even if it means not being ready to leave the abusive relationship.
Ask if your friend has suffered physical
harm. Go with her/him to the hospital to check for injuries.
Help report the assault to the police, if s/he chooses to
Provide information on help available
to battered women, men, and their children, including social
services, emergency shelter, counseling services, and legal
advice. To find this information, start with the resources
listed in this handbook and local listings in the Yellow
Pages under Social and Human Services.
Inform your friend about legal protection
that is available in most states under abuse prevention
laws. Go with her/him to district, probate, or superior
court to get a protective order to prevent further harassment
by the abuser. If you can't go, find someone who can.
Plan safe strategies for leaving an abusive
relationship. These are often called “Safety Plans.” Never
encourage someone to follow a safety plan that the person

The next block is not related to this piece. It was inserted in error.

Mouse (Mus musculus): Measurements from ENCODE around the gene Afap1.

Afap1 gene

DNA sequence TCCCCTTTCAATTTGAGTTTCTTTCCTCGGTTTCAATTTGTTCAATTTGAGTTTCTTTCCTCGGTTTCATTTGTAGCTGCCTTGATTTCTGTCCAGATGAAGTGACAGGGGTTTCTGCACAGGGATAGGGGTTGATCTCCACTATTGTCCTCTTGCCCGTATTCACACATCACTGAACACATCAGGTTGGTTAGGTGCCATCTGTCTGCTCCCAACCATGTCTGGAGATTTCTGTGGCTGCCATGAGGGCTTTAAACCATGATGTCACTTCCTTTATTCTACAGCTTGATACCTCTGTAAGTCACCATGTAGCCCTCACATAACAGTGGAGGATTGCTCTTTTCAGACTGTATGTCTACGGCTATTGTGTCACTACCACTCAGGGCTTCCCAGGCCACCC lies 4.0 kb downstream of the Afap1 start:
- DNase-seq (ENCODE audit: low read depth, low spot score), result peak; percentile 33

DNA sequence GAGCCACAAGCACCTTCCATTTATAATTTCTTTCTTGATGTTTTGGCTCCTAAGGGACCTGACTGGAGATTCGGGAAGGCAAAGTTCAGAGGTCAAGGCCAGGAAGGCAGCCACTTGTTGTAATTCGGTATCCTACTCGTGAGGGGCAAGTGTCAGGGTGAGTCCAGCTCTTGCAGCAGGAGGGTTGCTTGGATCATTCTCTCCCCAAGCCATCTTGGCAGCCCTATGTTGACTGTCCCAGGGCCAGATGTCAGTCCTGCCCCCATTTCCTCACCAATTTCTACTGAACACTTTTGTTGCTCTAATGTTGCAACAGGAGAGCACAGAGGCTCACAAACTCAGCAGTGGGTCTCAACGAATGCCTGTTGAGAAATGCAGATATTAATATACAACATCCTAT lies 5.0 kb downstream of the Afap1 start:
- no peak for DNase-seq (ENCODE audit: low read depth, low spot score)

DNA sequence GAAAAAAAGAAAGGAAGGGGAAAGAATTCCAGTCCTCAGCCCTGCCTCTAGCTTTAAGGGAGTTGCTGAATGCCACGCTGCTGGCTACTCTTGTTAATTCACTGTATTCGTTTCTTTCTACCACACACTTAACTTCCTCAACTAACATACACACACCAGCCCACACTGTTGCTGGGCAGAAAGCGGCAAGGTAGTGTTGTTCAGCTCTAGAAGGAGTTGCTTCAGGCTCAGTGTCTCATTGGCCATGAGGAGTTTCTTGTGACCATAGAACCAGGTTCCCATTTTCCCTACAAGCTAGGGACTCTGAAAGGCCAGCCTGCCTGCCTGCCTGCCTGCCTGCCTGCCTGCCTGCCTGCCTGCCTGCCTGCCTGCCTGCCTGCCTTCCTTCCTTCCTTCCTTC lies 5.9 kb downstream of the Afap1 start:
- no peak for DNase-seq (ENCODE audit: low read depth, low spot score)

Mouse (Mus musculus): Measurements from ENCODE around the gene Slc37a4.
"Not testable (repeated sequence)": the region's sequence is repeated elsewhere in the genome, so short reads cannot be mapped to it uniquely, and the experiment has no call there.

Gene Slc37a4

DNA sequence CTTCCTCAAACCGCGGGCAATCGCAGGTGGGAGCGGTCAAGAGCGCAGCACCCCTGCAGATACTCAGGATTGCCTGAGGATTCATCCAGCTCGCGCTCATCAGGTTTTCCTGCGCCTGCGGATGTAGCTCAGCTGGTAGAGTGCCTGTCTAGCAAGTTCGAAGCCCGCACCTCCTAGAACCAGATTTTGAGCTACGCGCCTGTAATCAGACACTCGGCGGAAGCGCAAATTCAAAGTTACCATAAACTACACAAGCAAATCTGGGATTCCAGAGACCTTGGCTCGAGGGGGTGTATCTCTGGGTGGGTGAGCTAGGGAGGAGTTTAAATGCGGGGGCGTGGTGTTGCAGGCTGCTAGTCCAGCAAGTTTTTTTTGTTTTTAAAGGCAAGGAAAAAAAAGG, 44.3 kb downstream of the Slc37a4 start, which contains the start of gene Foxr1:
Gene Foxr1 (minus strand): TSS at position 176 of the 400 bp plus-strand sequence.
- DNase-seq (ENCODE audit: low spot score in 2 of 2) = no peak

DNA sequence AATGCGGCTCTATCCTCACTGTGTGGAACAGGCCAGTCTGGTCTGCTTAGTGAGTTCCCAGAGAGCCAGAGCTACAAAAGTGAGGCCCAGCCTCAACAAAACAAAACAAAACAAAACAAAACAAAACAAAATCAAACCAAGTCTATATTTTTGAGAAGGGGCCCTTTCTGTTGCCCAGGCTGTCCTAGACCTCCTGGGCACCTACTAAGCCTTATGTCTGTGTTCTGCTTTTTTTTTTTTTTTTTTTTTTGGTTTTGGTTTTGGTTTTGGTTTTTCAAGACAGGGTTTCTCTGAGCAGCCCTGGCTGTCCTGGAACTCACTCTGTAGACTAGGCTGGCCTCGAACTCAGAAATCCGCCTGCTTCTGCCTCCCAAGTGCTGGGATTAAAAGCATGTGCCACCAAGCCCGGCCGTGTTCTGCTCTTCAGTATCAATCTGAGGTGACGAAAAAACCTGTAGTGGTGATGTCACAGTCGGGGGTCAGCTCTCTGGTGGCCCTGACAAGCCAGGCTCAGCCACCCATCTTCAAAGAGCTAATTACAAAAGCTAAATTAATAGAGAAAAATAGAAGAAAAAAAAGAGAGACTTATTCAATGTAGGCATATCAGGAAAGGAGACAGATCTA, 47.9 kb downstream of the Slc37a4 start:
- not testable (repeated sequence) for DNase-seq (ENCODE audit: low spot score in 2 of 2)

believes will put her/him at further risk. And remember
that your friend may not feel comfortable taking these materials
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Suggestions for increasing safety - In the relationship
- I will have important phone numbers
available to my children and myself.
- I can tell ___________________ and ___________________
about the violence and ask them to call the police if
they hear suspicious noises coming from my home.
- If I leave my home, I can go (list four
places): ___________________, _____________________________,
__________________________, or _____________________________.
- I can leave extra money, car keys, clothes,
and copies of documents with _________________________.
- If I leave, I will bring _________________________________________________.
- To ensure safety and independence, I
can: keep change for phone calls with me at all times,
open my own savings account, rehearse my escape route
with a support person, and review my safety plan on ___________________